NASA discovery: Agency detects Universe’s OLDEST molecule

The universe’s most ancient molecule has been detected in space, NASA has revealed, proving the predominant theory about how the universe advanced after the Big Bang. Although helium hydride was synthesised by scientists a century ago, it has until now proved stubbornly elusive to detect in space. But now US space agency NASA has announced it has finally found the mysterious molecule, which once scientist has described as “marking the beginning of chemistry.”

Dr Jérôme Loreau of the Université libre de Bruxelles, who was not involved in the NASA discovery explained to Express.co.uk the two reasons for the discovery’s importance.

This really marks the beginning of chemistry in the universe

Dr Jérôme Loreau

He said: “We have detected more than 200 different species of molecules in space, including complex organic molecules composed of many atoms, but we have never detected one of the simplest molecules you can think of  – this helium hydride ion.

“It is composed of helium and hydrogen which are very abundant in space and that is the mystery for its non detection, until now.

“And another reason for the importance of its detection is that it was the first molecule to ever form in the universe.

“Almost 14 billion years ago, at some point the universe began to cool-down and the first atoms began to form and then the first molecules began to form.

“And the first molecule is this helium hydride ion, so this really marks the beginning of chemistry in the universe.”

The discovery has been lauded as it has contributed to a better understanding of the universe and how it evolved – how stars and galaxies began to form.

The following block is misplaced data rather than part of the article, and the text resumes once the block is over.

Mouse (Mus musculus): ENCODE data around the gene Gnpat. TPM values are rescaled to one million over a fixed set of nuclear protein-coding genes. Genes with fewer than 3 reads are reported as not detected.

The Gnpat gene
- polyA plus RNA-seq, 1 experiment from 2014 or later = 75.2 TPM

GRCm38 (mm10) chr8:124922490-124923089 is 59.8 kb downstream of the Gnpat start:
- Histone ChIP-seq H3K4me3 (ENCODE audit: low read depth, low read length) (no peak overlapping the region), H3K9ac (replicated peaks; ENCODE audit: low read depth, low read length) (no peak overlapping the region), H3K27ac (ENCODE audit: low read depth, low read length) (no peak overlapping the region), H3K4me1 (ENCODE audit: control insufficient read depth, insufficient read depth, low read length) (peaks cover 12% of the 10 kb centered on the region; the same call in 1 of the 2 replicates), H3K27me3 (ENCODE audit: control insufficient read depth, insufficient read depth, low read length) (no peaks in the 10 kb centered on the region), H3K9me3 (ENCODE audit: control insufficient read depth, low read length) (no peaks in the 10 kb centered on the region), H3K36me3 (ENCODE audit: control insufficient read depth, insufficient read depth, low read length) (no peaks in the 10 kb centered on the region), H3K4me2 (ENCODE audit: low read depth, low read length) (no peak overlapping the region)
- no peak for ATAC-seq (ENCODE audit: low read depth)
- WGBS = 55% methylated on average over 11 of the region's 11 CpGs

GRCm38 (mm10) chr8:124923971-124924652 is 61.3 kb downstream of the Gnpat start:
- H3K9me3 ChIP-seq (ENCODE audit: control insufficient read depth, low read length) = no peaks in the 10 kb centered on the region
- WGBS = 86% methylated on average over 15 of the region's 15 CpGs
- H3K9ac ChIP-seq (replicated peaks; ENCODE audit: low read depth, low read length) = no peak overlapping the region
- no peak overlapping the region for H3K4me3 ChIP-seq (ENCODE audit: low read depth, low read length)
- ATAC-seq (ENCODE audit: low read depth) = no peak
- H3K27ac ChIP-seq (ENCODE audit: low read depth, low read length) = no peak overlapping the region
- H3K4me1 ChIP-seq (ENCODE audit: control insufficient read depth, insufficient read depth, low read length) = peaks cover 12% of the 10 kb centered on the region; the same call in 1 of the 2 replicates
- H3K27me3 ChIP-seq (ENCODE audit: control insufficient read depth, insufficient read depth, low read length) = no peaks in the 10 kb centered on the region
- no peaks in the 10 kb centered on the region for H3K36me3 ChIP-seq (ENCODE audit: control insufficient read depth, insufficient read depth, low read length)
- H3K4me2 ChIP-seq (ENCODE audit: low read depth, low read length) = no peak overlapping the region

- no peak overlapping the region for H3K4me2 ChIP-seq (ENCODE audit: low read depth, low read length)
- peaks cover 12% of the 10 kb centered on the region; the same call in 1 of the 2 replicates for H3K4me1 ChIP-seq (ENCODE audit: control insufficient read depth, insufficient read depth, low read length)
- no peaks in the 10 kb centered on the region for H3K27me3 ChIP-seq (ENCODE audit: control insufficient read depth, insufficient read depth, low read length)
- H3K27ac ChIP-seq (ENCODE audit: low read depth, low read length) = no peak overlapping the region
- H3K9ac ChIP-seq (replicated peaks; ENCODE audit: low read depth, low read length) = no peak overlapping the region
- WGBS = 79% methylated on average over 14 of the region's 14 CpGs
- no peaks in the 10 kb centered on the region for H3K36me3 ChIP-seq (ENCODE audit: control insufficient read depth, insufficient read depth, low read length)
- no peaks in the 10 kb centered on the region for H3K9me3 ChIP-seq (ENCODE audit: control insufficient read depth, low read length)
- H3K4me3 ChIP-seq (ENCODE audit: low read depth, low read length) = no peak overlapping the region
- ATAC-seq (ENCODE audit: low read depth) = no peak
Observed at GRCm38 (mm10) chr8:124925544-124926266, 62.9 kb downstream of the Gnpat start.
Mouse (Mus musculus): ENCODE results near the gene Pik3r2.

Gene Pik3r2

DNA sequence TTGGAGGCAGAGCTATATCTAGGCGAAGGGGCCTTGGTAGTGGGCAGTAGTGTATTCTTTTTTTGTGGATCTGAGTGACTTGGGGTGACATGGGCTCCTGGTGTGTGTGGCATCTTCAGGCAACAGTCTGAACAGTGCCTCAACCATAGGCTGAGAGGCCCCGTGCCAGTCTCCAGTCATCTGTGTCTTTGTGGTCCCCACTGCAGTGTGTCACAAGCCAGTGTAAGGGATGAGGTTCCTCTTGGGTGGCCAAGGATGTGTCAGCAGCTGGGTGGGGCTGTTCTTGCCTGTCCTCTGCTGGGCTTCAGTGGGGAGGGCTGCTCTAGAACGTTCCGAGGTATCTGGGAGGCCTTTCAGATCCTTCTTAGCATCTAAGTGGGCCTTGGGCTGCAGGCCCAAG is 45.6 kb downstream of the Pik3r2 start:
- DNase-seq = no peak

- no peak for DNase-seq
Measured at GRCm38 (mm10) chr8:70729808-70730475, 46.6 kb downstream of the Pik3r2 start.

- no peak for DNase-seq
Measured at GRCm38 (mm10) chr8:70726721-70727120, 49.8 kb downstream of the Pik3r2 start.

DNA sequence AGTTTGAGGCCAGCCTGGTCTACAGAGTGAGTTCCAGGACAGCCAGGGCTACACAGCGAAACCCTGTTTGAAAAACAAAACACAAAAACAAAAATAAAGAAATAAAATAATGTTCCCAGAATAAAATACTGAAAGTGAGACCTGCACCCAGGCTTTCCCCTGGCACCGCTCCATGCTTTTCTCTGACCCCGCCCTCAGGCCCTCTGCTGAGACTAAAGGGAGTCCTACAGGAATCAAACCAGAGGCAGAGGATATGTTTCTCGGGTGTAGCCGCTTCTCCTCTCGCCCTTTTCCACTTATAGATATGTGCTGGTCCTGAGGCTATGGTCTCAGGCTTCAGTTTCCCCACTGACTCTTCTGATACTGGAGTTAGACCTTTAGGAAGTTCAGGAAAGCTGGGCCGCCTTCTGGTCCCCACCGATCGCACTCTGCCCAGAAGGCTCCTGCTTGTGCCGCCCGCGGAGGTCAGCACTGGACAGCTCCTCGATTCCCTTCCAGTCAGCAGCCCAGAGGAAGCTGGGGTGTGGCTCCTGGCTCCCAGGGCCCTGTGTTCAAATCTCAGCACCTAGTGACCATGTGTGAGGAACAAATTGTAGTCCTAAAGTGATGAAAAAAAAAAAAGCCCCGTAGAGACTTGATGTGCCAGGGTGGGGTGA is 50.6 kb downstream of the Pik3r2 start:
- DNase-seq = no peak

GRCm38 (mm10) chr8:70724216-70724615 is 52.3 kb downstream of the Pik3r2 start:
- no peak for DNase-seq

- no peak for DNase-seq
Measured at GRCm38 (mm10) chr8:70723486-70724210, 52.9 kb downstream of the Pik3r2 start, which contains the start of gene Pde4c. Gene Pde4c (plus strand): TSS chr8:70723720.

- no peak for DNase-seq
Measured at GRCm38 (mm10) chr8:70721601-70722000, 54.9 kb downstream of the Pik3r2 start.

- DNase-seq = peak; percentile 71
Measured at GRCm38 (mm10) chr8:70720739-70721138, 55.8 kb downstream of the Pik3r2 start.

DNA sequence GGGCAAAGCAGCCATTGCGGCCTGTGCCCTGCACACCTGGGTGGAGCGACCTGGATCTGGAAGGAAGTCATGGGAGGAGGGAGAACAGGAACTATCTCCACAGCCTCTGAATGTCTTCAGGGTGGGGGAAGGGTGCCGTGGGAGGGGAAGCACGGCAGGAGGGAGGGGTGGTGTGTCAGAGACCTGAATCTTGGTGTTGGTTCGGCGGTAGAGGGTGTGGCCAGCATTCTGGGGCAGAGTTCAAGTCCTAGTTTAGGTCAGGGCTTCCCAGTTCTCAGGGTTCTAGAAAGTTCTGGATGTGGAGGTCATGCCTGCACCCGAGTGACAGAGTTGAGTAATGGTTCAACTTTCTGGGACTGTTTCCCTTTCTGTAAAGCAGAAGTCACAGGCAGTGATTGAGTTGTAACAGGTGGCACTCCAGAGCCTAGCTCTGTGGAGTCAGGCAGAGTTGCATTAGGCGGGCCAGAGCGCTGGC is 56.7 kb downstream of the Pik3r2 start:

The basic molecule was formed in an object called a planetary nebula, which is what happens at the end of a star’s life.

Dr Loreau described the discovery as “reassuring” as helium hydride served a big role after the Big Bang and the formation of the first molecules.

He said: “We knew it had to be there and it is reassuring to finally observe it.

“Although it does not directly tell us about the Big Bang, indirectly it is a big step, because this molecule forms the dome of chemistry.”

Astronomers using NASA’s Stratospheric Observatory for Infrared Astronomy (SOFIA), an infrared telescope mounted on a Boeing 747, discovered modern helium hydride in a planetary nebula in our own galaxy.

SOFIA took three flights in May 2016, climbing as high as 45,000 feet, to observe the planetary nebula NGC 7027.

The planetary nebula, positioned about 3,000 light-years away, is an expanding cloud of gas surrounding a star that was once similar to the sun but has ejected most of its material, leaving behind a stellar remnant called a white dwarf.

Within the hot gas of the nebula, SOFIA was able to pick out the signature of helium hydride in infrared light.

“This molecule was lurking out there, but we needed the right instruments making observations in the right position—and SOFIA was able to do that perfectly,” says Harold Yorke, director of the SOFIA Science Centre in California, in a statement from NASA.

More recently, an upgrade to one of SOFIA’s instruments, the German Receiver at Terahertz Frequencies (GREAT), allowed the airborne telescope to search for the wavelength of light emitted by helium hydride ions.

The instrument works like a radio receiver, allowing NASA to tune to the correct frequency to search for specific molecules.

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